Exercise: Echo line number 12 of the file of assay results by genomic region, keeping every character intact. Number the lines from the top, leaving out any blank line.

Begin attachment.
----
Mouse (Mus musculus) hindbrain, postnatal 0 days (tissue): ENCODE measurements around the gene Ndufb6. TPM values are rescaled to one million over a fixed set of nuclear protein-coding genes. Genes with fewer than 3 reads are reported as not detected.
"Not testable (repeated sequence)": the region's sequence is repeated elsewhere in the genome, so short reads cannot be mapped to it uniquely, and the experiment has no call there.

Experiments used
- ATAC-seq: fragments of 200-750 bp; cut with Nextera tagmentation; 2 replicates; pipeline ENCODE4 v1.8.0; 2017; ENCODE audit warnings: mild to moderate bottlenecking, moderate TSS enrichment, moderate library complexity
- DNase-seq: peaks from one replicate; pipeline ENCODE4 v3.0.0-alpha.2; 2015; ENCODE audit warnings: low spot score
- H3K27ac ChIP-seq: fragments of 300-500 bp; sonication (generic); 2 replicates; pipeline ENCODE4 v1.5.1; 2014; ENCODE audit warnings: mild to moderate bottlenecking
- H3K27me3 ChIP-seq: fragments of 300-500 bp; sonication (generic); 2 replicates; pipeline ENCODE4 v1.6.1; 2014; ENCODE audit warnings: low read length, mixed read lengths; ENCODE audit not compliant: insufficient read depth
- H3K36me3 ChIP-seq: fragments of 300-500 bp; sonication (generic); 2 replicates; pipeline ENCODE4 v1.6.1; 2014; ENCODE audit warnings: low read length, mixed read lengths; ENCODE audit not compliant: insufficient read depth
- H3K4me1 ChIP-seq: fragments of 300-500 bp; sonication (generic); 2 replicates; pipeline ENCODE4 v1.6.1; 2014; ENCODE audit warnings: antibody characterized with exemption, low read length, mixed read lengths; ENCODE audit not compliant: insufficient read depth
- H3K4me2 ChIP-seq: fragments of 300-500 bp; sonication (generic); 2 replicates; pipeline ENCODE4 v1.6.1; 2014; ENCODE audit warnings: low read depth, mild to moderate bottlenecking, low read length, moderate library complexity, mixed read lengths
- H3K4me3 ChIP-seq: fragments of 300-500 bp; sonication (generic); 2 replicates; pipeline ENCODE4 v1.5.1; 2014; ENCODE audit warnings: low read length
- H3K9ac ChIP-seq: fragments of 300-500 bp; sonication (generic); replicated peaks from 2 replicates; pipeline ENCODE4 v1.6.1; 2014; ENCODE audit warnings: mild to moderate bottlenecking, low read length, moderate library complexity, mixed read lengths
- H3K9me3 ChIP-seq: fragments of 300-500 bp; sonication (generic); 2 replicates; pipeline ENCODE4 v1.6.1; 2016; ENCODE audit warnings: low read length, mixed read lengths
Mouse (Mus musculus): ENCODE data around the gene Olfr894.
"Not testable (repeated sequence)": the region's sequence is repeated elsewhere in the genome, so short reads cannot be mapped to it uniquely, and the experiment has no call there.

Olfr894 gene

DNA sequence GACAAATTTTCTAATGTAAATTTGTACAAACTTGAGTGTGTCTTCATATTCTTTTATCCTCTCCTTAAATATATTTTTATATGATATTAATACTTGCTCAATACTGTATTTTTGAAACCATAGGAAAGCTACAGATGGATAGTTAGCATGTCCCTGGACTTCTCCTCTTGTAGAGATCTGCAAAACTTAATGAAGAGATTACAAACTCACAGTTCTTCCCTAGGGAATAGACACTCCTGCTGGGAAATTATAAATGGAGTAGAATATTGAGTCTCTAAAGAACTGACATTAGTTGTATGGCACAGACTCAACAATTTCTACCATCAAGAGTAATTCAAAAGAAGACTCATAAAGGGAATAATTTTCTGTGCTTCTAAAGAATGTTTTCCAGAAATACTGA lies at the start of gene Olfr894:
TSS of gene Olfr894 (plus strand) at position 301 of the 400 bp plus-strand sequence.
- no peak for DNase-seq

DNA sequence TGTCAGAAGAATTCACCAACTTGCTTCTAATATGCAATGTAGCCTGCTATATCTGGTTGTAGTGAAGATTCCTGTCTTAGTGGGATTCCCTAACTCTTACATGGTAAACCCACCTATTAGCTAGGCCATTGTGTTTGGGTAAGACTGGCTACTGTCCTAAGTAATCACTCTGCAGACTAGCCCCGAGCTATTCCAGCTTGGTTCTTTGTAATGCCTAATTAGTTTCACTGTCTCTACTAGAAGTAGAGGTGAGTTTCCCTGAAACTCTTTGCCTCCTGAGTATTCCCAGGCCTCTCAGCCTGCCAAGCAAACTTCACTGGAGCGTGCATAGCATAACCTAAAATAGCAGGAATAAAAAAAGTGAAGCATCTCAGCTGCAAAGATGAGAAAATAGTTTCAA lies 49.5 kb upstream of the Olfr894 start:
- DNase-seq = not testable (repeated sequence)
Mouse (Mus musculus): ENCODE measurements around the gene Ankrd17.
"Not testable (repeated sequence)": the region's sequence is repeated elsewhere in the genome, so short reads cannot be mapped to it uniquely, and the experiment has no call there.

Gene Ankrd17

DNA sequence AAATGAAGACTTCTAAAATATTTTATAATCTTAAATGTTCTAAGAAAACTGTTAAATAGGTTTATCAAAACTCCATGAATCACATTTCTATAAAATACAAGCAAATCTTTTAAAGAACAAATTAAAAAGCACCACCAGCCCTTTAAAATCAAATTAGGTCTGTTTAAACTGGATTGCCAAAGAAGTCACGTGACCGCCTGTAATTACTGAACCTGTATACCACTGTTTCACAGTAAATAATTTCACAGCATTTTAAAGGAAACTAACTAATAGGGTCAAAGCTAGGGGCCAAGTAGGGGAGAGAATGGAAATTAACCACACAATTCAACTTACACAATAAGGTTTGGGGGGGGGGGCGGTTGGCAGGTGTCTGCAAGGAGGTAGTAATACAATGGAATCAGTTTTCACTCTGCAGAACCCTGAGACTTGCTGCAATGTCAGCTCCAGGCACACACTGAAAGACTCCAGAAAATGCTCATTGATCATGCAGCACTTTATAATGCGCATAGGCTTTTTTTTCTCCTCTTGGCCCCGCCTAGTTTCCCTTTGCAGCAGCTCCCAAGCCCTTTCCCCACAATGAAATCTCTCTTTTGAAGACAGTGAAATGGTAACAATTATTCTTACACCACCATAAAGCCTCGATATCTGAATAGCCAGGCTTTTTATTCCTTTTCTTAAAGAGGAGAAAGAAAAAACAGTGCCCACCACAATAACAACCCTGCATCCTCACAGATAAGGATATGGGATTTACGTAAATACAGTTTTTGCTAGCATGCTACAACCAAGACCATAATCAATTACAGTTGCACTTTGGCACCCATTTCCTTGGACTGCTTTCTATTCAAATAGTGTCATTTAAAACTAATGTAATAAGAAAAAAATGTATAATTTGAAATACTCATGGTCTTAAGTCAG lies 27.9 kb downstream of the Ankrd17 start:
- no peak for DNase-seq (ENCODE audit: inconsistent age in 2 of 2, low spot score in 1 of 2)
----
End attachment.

- H3K9ac ChIP-seq: fragments of 300-500 bp; sonication (generic); replicated peaks from 2 replicates; pipeline ENCODE4 v1.6.1; 2014; ENCODE audit warnings: mild to moderate bottlenecking, low read length, moderate library complexity, mixed read lengths